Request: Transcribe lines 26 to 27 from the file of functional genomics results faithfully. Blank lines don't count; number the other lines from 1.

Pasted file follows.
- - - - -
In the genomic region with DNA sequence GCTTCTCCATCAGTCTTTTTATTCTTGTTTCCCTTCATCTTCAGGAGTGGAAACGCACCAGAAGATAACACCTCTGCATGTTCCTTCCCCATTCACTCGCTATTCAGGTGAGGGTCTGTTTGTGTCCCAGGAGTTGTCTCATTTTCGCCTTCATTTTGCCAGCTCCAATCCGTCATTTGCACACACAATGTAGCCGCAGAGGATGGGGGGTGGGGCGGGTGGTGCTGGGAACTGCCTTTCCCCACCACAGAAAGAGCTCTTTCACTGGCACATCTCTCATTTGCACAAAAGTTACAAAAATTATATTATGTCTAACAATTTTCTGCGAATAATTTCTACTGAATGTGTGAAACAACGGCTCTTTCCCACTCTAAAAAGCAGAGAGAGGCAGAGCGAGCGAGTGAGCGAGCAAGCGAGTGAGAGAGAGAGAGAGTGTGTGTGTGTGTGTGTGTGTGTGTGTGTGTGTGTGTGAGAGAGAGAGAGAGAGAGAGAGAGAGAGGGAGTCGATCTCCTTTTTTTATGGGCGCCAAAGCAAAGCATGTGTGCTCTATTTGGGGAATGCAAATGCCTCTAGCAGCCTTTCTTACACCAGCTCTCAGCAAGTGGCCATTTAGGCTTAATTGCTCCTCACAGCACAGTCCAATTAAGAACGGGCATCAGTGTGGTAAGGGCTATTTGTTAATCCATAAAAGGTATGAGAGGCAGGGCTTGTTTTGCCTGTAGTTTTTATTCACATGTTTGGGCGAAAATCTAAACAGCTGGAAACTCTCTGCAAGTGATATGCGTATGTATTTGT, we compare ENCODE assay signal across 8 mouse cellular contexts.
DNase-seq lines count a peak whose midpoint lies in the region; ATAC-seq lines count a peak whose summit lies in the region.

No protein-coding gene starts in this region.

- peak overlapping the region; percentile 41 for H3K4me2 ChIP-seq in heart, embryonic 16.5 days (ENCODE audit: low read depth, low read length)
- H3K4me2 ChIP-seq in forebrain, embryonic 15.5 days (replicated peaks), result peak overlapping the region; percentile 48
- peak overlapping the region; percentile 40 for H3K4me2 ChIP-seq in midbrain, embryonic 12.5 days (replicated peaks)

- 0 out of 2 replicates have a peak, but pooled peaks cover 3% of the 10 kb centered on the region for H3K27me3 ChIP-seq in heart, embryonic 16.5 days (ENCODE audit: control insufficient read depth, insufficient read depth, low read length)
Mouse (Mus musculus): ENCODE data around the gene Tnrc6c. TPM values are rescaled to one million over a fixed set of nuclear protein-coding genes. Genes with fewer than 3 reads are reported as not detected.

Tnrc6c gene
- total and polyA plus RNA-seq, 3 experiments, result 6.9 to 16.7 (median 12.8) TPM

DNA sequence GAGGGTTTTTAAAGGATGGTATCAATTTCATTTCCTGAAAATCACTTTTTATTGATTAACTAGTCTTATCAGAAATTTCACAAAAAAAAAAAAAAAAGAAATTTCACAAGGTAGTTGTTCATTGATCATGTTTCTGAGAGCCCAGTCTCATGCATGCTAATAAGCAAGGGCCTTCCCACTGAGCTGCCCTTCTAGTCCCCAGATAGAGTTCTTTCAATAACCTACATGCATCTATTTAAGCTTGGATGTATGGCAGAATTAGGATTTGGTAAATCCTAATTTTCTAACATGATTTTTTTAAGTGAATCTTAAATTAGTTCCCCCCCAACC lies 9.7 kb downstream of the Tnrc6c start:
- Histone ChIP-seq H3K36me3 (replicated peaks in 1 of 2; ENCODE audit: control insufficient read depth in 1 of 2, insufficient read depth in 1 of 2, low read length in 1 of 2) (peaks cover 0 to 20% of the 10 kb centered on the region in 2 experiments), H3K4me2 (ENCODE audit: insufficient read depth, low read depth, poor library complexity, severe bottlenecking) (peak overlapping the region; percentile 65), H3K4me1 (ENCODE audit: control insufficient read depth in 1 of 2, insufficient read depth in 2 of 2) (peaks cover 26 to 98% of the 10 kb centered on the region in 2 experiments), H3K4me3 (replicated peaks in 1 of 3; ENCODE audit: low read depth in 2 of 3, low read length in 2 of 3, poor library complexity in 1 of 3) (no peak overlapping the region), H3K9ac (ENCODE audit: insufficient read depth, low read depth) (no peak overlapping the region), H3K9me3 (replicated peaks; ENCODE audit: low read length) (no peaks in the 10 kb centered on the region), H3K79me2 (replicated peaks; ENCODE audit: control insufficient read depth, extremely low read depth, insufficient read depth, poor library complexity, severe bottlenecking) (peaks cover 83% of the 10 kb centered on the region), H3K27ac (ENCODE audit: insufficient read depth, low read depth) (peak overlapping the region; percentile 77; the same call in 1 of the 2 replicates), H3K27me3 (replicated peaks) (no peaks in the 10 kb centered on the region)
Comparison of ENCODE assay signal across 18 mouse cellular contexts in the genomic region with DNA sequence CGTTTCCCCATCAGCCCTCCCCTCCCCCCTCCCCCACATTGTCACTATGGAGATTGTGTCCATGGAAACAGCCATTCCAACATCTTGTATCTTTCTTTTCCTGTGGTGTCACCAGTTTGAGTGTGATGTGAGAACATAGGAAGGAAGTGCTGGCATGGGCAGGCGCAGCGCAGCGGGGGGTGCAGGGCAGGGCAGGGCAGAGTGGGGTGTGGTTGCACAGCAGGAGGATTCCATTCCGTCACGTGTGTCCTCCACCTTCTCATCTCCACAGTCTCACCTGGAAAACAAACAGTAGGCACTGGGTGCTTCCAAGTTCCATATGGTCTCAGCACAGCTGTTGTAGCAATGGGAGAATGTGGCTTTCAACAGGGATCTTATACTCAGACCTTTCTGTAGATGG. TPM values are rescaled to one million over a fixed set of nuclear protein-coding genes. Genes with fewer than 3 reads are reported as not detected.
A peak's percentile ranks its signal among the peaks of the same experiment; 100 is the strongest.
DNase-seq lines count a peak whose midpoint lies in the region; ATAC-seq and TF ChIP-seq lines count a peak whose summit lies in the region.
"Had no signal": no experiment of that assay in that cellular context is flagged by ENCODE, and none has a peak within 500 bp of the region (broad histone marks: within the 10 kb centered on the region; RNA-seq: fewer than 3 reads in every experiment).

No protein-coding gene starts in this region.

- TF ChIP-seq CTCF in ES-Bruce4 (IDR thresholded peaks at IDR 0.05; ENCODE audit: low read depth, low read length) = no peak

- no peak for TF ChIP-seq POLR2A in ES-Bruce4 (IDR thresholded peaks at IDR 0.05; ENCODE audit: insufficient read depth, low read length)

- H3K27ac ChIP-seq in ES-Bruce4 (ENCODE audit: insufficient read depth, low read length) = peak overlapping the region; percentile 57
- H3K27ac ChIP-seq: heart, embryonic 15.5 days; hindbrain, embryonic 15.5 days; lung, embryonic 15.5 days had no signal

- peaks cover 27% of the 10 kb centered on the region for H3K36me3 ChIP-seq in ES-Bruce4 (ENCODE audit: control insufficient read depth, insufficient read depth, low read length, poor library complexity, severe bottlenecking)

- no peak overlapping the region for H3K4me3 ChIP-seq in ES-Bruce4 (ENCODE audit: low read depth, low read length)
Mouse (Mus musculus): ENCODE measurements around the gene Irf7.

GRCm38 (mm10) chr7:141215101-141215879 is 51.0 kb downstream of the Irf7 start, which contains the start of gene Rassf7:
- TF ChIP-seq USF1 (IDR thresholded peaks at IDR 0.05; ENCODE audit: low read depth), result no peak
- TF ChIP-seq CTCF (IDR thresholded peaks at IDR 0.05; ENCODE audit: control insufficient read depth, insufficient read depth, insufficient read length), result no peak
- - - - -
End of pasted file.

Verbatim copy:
- TF ChIP-seq USF1 (IDR thresholded peaks at IDR 0.05; ENCODE audit: low read depth), result no peak
- TF ChIP-seq CTCF (IDR thresholded peaks at IDR 0.05; ENCODE audit: control insufficient read depth, insufficient read depth, insufficient read length), result no peak